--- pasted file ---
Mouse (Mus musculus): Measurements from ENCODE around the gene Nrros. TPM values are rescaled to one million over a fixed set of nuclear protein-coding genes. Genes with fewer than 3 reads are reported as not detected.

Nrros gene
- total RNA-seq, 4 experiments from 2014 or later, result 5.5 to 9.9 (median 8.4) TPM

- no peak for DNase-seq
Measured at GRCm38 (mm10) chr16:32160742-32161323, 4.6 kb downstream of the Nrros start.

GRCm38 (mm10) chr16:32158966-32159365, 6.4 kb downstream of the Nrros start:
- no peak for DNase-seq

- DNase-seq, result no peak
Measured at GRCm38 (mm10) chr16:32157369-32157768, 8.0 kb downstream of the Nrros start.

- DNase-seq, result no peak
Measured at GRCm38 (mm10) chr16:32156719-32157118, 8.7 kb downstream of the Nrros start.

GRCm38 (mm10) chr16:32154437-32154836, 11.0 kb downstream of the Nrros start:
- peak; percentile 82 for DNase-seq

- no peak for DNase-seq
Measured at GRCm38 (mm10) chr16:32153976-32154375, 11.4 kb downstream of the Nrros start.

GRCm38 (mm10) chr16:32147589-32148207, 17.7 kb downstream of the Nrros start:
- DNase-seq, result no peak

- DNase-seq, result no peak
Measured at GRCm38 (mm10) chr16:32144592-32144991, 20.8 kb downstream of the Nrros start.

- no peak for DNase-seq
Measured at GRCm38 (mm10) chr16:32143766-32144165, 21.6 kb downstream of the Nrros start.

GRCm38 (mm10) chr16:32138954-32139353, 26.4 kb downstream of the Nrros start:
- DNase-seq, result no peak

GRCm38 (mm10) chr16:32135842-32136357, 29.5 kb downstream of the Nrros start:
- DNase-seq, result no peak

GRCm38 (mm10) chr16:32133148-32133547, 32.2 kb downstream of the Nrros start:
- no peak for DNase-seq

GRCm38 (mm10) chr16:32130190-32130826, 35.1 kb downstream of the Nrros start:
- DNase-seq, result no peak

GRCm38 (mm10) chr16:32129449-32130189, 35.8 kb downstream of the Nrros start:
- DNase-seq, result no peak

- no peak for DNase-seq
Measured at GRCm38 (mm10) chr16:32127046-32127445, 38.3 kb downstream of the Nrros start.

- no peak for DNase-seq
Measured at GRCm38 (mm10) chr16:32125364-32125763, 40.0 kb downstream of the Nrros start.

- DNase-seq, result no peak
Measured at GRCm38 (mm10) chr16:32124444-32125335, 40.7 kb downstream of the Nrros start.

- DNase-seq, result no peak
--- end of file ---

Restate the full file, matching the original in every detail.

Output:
Mouse (Mus musculus): Measurements from ENCODE around the gene Nrros. TPM values are rescaled to one million over a fixed set of nuclear protein-coding genes. Genes with fewer than 3 reads are reported as not detected.

Nrros gene
- total RNA-seq, 4 experiments from 2014 or later, result 5.5 to 9.9 (median 8.4) TPM

- no peak for DNase-seq
Measured at GRCm38 (mm10) chr16:32160742-32161323, 4.6 kb downstream of the Nrros start.

GRCm38 (mm10) chr16:32158966-32159365, 6.4 kb downstream of the Nrros start:
- no peak for DNase-seq

- DNase-seq, result no peak
Measured at GRCm38 (mm10) chr16:32157369-32157768, 8.0 kb downstream of the Nrros start.

- DNase-seq, result no peak
Measured at GRCm38 (mm10) chr16:32156719-32157118, 8.7 kb downstream of the Nrros start.

GRCm38 (mm10) chr16:32154437-32154836, 11.0 kb downstream of the Nrros start:
- peak; percentile 82 for DNase-seq

- no peak for DNase-seq
Measured at GRCm38 (mm10) chr16:32153976-32154375, 11.4 kb downstream of the Nrros start.

GRCm38 (mm10) chr16:32147589-32148207, 17.7 kb downstream of the Nrros start:
- DNase-seq, result no peak

- DNase-seq, result no peak
Measured at GRCm38 (mm10) chr16:32144592-32144991, 20.8 kb downstream of the Nrros start.

- no peak for DNase-seq
Measured at GRCm38 (mm10) chr16:32143766-32144165, 21.6 kb downstream of the Nrros start.

GRCm38 (mm10) chr16:32138954-32139353, 26.4 kb downstream of the Nrros start:
- DNase-seq, result no peak

GRCm38 (mm10) chr16:32135842-32136357, 29.5 kb downstream of the Nrros start:
- DNase-seq, result no peak

GRCm38 (mm10) chr16:32133148-32133547, 32.2 kb downstream of the Nrros start:
- no peak for DNase-seq

GRCm38 (mm10) chr16:32130190-32130826, 35.1 kb downstream of the Nrros start:
- DNase-seq, result no peak

GRCm38 (mm10) chr16:32129449-32130189, 35.8 kb downstream of the Nrros start:
- DNase-seq, result no peak

- no peak for DNase-seq
Measured at GRCm38 (mm10) chr16:32127046-32127445, 38.3 kb downstream of the Nrros start.

- no peak for DNase-seq
Measured at GRCm38 (mm10) chr16:32125364-32125763, 40.0 kb downstream of the Nrros start.

- DNase-seq, result no peak
Measured at GRCm38 (mm10) chr16:32124444-32125335, 40.7 kb downstream of the Nrros start.

- DNase-seq, result no peak